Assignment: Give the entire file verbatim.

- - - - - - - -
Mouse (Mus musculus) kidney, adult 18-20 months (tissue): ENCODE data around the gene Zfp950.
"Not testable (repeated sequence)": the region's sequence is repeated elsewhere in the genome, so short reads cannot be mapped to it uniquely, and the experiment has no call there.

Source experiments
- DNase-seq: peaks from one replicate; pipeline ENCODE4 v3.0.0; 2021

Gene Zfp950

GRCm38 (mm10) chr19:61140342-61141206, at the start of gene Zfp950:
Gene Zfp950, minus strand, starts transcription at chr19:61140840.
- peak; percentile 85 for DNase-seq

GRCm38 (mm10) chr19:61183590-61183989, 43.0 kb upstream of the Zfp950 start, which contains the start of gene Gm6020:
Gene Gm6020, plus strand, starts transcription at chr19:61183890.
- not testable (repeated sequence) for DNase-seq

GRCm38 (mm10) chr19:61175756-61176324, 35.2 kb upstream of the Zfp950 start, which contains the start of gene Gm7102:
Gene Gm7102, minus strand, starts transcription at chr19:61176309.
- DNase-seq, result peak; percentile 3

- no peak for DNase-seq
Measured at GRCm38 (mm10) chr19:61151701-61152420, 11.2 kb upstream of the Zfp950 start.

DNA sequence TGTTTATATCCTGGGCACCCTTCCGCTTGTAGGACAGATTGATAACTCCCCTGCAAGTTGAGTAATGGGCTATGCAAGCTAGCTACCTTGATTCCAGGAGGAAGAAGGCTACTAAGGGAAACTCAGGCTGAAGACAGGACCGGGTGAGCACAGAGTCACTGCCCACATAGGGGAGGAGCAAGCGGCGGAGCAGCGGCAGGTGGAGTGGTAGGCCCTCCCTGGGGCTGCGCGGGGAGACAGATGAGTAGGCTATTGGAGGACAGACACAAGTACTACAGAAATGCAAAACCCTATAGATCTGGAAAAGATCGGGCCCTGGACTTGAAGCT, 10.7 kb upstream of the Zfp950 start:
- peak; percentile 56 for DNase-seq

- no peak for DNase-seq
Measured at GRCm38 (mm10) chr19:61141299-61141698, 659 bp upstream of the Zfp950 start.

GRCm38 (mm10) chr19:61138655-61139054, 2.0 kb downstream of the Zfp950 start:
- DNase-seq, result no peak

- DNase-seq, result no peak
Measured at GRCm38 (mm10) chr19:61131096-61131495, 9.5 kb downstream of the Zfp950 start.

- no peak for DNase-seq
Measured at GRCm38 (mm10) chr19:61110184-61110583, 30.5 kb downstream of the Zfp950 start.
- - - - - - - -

Mouse (Mus musculus) kidney, adult 18-20 months (tissue): ENCODE data around the gene Zfp950.
"Not testable (repeated sequence)": the region's sequence is repeated elsewhere in the genome, so short reads cannot be mapped to it uniquely, and the experiment has no call there.

Source experiments
- DNase-seq: peaks from one replicate; pipeline ENCODE4 v3.0.0; 2021

Gene Zfp950

GRCm38 (mm10) chr19:61140342-61141206, at the start of gene Zfp950:
Gene Zfp950, minus strand, starts transcription at chr19:61140840.
- peak; percentile 85 for DNase-seq

GRCm38 (mm10) chr19:61183590-61183989, 43.0 kb upstream of the Zfp950 start, which contains the start of gene Gm6020:
Gene Gm6020, plus strand, starts transcription at chr19:61183890.
- not testable (repeated sequence) for DNase-seq

GRCm38 (mm10) chr19:61175756-61176324, 35.2 kb upstream of the Zfp950 start, which contains the start of gene Gm7102:
Gene Gm7102, minus strand, starts transcription at chr19:61176309.
- DNase-seq, result peak; percentile 3

- no peak for DNase-seq
Measured at GRCm38 (mm10) chr19:61151701-61152420, 11.2 kb upstream of the Zfp950 start.

DNA sequence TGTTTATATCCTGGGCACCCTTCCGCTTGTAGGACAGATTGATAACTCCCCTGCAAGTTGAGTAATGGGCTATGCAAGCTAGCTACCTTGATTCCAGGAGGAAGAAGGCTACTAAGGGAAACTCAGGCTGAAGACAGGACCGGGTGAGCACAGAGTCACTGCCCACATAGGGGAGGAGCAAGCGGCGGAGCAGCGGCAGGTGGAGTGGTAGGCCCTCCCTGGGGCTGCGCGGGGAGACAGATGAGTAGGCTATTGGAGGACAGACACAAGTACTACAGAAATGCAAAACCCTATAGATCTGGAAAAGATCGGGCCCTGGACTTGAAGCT, 10.7 kb upstream of the Zfp950 start:
- peak; percentile 56 for DNase-seq

- no peak for DNase-seq
Measured at GRCm38 (mm10) chr19:61141299-61141698, 659 bp upstream of the Zfp950 start.

GRCm38 (mm10) chr19:61138655-61139054, 2.0 kb downstream of the Zfp950 start:
- DNase-seq, result no peak

- DNase-seq, result no peak
Measured at GRCm38 (mm10) chr19:61131096-61131495, 9.5 kb downstream of the Zfp950 start.

- no peak for DNase-seq
Measured at GRCm38 (mm10) chr19:61110184-61110583, 30.5 kb downstream of the Zfp950 start.